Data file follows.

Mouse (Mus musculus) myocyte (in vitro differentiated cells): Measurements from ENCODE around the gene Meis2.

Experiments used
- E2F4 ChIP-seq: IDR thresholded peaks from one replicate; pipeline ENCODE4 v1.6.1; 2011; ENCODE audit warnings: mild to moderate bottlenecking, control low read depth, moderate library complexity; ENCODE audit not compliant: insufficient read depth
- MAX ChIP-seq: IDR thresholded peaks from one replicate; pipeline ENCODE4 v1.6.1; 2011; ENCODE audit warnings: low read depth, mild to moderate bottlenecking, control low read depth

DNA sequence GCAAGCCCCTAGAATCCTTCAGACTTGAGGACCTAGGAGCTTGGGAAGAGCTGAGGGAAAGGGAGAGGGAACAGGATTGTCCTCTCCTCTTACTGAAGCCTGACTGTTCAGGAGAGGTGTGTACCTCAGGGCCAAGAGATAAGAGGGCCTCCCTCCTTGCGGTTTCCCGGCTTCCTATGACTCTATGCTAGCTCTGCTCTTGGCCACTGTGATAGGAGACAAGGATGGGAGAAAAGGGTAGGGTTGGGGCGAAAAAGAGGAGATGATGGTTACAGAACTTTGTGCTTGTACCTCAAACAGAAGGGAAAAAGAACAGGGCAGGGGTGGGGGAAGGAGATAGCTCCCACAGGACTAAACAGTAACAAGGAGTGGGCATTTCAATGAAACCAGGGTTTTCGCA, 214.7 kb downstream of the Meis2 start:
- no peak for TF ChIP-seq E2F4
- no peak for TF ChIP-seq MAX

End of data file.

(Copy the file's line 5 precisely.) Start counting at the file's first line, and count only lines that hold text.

DNA sequence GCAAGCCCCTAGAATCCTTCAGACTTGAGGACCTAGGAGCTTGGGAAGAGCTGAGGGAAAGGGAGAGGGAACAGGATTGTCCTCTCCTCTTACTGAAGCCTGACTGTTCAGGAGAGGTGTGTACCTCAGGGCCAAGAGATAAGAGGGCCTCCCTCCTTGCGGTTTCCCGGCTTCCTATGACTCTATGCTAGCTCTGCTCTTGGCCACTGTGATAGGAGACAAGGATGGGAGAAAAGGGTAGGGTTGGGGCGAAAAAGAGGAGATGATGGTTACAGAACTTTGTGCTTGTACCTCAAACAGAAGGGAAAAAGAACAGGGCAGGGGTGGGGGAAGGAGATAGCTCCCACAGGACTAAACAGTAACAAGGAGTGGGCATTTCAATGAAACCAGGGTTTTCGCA, 214.7 kb downstream of the Meis2 start: